Choice in the job seeking process may lead to increased satisfaction with the chosen job, and improve attention, performance, and motivation. Consequently, providing opportunities to express choices and interests while planning vocational activities is a key factor in achieving employment outcomes. Despite their commitment to promoting choice-making, service providers encounter important barriers to understanding the vocational interests of persons with intellectual disabilities who may have difficulty expressing their choices verbally. Methods of recording choices expressed through nonverbal means of communication are therefore needed. Such a method was designed and field-tested. Interviews were conducted with participating job coaches to assess its practical value and provide recommendations pertinent to its implementation and dissemination. This step is crucial to the knowledge-to-action process since it tailors research findings to make them meaningful to daily practice. The authors present results relevant to improving choice-making opportunities in the job seeking and planning process of persons with intellectual disabilities. The results demonstrate the need for training to enable support staff to embed choice-making opportunities in the daily life of persons with intellectual disabilities.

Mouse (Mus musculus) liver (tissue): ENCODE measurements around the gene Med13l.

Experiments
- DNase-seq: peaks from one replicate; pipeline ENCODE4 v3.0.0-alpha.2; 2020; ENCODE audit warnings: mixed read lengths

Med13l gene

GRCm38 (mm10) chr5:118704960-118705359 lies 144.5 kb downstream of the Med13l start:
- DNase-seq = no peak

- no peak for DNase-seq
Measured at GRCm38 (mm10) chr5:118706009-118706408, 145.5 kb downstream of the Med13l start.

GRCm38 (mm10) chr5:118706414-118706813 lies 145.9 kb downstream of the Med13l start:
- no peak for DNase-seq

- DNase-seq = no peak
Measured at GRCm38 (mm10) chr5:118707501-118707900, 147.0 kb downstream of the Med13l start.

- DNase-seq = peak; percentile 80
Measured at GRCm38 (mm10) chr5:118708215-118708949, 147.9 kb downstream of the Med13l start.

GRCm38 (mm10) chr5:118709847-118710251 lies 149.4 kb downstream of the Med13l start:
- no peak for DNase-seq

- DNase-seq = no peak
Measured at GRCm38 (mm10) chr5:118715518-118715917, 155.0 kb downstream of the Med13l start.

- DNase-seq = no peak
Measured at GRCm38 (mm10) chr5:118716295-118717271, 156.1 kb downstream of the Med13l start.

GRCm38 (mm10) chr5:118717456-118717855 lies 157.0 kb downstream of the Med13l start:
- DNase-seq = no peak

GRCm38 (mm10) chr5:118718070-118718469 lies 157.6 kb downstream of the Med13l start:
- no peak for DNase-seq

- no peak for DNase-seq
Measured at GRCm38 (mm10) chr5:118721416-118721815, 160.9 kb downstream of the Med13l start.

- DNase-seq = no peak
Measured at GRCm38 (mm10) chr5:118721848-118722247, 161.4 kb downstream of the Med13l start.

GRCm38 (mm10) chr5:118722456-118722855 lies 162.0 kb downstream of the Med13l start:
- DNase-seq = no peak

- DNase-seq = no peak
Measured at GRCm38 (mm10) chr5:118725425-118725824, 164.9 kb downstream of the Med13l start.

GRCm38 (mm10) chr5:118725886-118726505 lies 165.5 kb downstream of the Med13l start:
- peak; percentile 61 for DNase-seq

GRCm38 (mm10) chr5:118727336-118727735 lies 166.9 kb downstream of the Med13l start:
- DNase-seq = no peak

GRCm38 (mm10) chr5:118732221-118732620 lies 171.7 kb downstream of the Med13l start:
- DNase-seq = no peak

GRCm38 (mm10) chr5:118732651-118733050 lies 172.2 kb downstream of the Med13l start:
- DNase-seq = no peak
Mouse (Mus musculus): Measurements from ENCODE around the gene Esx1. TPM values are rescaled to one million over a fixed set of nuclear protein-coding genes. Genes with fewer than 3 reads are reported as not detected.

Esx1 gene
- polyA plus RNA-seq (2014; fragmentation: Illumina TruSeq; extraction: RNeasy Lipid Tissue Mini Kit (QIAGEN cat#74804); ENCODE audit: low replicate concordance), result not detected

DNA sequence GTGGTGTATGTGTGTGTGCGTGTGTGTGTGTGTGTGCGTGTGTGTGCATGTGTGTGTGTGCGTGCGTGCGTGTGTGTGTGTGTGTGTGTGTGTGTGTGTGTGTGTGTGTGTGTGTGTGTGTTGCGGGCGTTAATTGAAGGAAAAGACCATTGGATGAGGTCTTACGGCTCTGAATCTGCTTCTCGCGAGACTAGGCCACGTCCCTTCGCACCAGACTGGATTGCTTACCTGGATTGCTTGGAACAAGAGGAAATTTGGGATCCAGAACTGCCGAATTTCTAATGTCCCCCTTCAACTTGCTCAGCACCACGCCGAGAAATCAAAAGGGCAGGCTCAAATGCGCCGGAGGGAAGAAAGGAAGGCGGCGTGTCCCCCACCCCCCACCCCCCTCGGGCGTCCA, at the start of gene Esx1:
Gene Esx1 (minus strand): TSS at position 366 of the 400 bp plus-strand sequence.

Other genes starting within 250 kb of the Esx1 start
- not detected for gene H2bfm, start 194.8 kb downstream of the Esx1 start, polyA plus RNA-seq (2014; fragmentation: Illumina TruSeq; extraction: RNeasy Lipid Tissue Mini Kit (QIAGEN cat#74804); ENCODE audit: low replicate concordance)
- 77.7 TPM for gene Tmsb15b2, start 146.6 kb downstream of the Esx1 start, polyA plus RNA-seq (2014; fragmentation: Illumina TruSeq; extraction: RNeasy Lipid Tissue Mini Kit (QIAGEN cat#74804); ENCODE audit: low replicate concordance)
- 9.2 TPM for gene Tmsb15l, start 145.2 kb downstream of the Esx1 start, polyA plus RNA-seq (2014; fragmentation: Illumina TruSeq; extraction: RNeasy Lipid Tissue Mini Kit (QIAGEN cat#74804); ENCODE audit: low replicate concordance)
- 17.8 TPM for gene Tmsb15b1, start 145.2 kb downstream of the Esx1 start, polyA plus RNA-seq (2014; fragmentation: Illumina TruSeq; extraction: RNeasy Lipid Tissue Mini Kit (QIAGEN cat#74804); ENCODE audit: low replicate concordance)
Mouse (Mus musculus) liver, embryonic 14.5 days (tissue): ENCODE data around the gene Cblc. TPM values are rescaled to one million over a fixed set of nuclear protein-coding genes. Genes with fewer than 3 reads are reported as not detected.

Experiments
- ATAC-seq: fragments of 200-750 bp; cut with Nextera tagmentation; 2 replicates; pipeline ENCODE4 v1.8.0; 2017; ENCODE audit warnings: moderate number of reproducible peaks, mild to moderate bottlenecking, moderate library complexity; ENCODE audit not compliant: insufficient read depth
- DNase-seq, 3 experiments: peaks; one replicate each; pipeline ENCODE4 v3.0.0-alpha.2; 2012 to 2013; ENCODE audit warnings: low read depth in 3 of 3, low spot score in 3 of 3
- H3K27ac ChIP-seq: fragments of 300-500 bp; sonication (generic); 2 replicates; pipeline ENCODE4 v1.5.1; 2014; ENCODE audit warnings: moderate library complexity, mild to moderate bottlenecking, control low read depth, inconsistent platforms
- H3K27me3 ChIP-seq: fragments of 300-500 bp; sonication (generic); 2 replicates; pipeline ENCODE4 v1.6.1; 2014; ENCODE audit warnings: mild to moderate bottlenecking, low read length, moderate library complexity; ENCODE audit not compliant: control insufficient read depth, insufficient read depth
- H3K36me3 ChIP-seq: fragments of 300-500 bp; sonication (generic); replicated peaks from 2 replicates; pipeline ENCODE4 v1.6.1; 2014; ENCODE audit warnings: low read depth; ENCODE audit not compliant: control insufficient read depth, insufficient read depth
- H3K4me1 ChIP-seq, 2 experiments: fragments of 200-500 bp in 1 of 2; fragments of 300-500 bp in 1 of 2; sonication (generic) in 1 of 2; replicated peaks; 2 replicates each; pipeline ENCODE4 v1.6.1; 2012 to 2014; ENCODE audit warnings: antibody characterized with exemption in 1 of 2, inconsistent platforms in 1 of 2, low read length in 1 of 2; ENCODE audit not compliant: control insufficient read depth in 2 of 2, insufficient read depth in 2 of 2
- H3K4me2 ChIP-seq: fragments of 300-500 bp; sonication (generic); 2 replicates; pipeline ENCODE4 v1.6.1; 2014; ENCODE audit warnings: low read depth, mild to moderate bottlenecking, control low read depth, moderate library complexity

|Number of pages||5|
|Journal||Journal of Policy and Practice in Intellectual Disabilities|
|Publication status||Published - Dec 2010|